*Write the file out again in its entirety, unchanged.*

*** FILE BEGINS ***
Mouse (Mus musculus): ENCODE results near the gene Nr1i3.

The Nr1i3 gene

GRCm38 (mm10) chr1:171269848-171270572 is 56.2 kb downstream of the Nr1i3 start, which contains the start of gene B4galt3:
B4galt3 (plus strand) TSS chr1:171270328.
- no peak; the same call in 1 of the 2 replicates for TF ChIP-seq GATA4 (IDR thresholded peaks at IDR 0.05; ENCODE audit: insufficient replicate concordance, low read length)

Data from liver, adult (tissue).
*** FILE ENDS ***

Mouse (Mus musculus): ENCODE results near the gene Nr1i3.

The Nr1i3 gene

GRCm38 (mm10) chr1:171269848-171270572 is 56.2 kb downstream of the Nr1i3 start, which contains the start of gene B4galt3:
B4galt3 (plus strand) TSS chr1:171270328.
- no peak; the same call in 1 of the 2 replicates for TF ChIP-seq GATA4 (IDR thresholded peaks at IDR 0.05; ENCODE audit: insufficient replicate concordance, low read length)

Data from liver, adult (tissue).